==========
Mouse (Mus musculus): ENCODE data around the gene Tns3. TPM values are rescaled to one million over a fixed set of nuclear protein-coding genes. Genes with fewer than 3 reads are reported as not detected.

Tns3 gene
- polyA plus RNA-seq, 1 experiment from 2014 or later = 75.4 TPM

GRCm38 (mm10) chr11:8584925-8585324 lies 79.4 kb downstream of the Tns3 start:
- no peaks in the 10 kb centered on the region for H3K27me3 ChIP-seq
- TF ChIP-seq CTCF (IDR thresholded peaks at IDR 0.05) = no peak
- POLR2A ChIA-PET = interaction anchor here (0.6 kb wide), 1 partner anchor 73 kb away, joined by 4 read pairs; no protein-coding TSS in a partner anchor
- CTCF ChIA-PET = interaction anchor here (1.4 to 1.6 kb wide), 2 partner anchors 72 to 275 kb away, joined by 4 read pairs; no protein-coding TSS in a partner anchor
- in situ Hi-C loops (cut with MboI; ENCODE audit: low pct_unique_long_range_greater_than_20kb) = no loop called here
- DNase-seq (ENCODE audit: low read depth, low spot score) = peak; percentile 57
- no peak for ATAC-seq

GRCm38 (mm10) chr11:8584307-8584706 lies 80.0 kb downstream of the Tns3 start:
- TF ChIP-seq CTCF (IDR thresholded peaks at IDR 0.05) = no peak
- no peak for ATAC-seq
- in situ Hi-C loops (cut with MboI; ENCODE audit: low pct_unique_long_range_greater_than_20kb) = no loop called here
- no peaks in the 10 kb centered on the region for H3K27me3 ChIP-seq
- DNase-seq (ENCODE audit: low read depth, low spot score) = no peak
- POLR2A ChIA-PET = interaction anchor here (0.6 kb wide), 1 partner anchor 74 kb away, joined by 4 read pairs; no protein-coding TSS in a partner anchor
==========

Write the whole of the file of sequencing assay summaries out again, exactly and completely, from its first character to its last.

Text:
Mouse (Mus musculus): ENCODE data around the gene Tns3. TPM values are rescaled to one million over a fixed set of nuclear protein-coding genes. Genes with fewer than 3 reads are reported as not detected.

Tns3 gene
- polyA plus RNA-seq, 1 experiment from 2014 or later = 75.4 TPM

GRCm38 (mm10) chr11:8584925-8585324 lies 79.4 kb downstream of the Tns3 start:
- no peaks in the 10 kb centered on the region for H3K27me3 ChIP-seq
- TF ChIP-seq CTCF (IDR thresholded peaks at IDR 0.05) = no peak
- POLR2A ChIA-PET = interaction anchor here (0.6 kb wide), 1 partner anchor 73 kb away, joined by 4 read pairs; no protein-coding TSS in a partner anchor
- CTCF ChIA-PET = interaction anchor here (1.4 to 1.6 kb wide), 2 partner anchors 72 to 275 kb away, joined by 4 read pairs; no protein-coding TSS in a partner anchor
- in situ Hi-C loops (cut with MboI; ENCODE audit: low pct_unique_long_range_greater_than_20kb) = no loop called here
- DNase-seq (ENCODE audit: low read depth, low spot score) = peak; percentile 57
- no peak for ATAC-seq

GRCm38 (mm10) chr11:8584307-8584706 lies 80.0 kb downstream of the Tns3 start:
- TF ChIP-seq CTCF (IDR thresholded peaks at IDR 0.05) = no peak
- no peak for ATAC-seq
- in situ Hi-C loops (cut with MboI; ENCODE audit: low pct_unique_long_range_greater_than_20kb) = no loop called here
- no peaks in the 10 kb centered on the region for H3K27me3 ChIP-seq
- DNase-seq (ENCODE audit: low read depth, low spot score) = no peak
- POLR2A ChIA-PET = interaction anchor here (0.6 kb wide), 1 partner anchor 74 kb away, joined by 4 read pairs; no protein-coding TSS in a partner anchor